• Paul Jackson's avatar
    [PATCH] cpuset: memory pressure meter · 3e0d98b9
    Paul Jackson authored
    Provide a simple per-cpuset metric of memory pressure, tracking the -rate-
    that the tasks in a cpuset call try_to_free_pages(), the synchronous
    (direct) memory reclaim code.
    This enables batch managers monitoring jobs running in dedicated cpusets to
    efficiently detect what level of memory pressure that job is causing.
    This is useful both on tightly managed systems running a wide mix of
    submitted jobs, which may choose to terminate or reprioritize jobs that are
    trying to use more memory than allowed on the nodes assigned them, and with
    tightly coupled, long running, massively parallel scientific computing jobs
    that will dramatically fail to meet required performance goals if they
    start to use more memory than allowed to them.
    This patch just provides a very economical way for the batch manager to
    monitor a cpuset for signs of memory pressure.  It's up to the batch
    manager or other user code to decide what to do about it and take action.
    ==> Unless this feature is enabled by writing "1" to the special file
        /dev/cpuset/memory_pressure_enabled, the hook in the rebalance
        code of __alloc_pages() for this metric reduces to simply noticing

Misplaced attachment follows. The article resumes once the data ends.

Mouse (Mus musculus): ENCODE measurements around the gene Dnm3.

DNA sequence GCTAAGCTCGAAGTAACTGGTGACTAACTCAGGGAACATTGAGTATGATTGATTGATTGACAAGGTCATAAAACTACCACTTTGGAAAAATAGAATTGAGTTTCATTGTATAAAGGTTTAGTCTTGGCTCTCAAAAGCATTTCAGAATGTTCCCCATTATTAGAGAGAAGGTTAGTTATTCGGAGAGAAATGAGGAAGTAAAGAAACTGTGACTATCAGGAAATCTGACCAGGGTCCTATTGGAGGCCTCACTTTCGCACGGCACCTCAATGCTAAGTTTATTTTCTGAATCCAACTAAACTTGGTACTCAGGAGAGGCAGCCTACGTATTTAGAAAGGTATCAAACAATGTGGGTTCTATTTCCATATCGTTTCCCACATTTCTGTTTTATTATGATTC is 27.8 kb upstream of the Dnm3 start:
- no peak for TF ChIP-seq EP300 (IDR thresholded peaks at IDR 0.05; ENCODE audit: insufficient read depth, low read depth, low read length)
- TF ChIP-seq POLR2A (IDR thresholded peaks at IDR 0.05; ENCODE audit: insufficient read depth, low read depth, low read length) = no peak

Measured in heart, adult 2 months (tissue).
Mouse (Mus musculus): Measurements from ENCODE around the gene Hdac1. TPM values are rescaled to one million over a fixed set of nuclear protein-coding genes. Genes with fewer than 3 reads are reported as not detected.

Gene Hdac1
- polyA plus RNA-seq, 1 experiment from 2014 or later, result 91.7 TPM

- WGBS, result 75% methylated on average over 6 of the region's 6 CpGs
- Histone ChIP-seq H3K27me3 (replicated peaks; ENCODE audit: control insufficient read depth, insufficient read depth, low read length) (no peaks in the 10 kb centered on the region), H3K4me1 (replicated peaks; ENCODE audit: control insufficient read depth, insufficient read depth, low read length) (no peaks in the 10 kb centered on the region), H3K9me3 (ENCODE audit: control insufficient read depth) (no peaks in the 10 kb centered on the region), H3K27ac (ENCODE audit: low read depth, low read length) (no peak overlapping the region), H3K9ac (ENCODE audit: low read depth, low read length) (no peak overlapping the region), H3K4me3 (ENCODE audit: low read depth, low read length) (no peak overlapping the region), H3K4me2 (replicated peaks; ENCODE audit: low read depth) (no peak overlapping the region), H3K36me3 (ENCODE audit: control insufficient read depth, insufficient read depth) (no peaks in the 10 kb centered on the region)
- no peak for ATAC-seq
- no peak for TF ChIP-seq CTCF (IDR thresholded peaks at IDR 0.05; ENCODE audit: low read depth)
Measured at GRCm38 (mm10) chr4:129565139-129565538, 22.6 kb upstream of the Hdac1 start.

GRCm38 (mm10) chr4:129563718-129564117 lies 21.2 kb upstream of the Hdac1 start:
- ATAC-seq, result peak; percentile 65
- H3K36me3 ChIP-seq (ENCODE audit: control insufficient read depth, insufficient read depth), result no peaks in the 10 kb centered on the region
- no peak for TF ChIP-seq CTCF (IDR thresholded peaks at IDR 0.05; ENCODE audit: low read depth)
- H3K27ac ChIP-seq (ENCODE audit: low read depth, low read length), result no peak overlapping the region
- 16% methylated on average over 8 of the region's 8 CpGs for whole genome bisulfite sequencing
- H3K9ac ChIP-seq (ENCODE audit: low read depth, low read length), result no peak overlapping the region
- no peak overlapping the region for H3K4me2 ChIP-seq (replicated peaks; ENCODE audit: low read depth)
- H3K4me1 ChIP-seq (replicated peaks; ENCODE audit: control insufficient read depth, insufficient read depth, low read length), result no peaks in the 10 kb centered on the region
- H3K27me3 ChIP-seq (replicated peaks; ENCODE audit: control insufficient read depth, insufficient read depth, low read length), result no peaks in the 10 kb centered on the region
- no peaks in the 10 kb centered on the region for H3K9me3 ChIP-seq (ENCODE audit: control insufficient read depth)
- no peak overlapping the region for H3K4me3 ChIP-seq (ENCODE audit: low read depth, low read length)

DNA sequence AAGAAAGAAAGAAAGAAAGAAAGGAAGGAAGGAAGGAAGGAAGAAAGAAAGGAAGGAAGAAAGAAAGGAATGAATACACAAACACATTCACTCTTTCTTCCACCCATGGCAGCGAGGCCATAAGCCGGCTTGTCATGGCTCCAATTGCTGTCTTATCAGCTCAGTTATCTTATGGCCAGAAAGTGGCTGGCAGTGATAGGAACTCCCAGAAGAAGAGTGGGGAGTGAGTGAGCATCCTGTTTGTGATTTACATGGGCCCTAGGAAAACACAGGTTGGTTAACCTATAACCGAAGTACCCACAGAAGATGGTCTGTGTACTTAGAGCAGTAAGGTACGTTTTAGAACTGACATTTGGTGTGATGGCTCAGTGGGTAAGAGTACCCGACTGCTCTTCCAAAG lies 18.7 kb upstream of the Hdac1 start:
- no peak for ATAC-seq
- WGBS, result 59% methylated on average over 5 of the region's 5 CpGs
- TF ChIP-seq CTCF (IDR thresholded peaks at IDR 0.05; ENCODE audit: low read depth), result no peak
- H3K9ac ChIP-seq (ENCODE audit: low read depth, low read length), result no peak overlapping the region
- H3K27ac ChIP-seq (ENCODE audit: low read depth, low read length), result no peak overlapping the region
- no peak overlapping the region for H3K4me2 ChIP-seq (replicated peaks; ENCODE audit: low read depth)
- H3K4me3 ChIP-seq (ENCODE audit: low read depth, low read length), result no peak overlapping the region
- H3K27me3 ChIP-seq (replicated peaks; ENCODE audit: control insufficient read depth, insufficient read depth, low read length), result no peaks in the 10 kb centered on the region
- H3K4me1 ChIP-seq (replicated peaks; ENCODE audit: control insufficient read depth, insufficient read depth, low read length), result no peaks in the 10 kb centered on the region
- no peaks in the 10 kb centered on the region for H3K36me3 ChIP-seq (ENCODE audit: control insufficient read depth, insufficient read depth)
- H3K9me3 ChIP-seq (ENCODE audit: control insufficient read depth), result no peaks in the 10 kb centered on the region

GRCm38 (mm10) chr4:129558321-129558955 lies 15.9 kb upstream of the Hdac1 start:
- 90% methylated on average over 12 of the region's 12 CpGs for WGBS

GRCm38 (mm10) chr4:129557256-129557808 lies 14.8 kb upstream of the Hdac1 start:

that the cpuset_memory_pressure_enabled flag is zero.  So only
        systems that enable this feature will compute the metric.
    Why a per-cpuset, running average:
        Because this meter is per-cpuset, rather than per-task or mm, the
        system load imposed by a batch scheduler monitoring this metric is
        sharply reduced on large systems, because a scan of the tasklist can be
        avoided on each set of queries.
        Because this meter is a running average, instead of an accumulating
        counter, a batch scheduler can detect memory pressure with a single
        read, instead of having to read and accumulate results for a period of
        Because this meter is per-cpuset rather than per-task or mm, the
        batch scheduler can obtain the key information, memory pressure in a
        cpuset, with a single read, rather than having to query and accumulate
        results over all the (dynamically changing) set of tasks in the cpuset.
    A per-cpuset simple digital filter (requires a spinlock and 3 words of data
    per-cpuset) is kept, and updated by any task attached to that cpuset, if it
    enters the synchronous (direct) page reclaim code.
    A per-cpuset file provides an integer number representing the recent
    (half-life of 10 seconds) rate of direct page reclaims caused by the tasks
    in the cpuset, in units of reclaims attempted per second, times 1000.
    Signed-off-by: default avatarPaul Jackson <pj@sgi.com>
    Signed-off-by: default avatarAndrew Morton <akpm@osdl.org>
    Signed-off-by: default avatarLinus Torvalds <torvalds@osdl.org>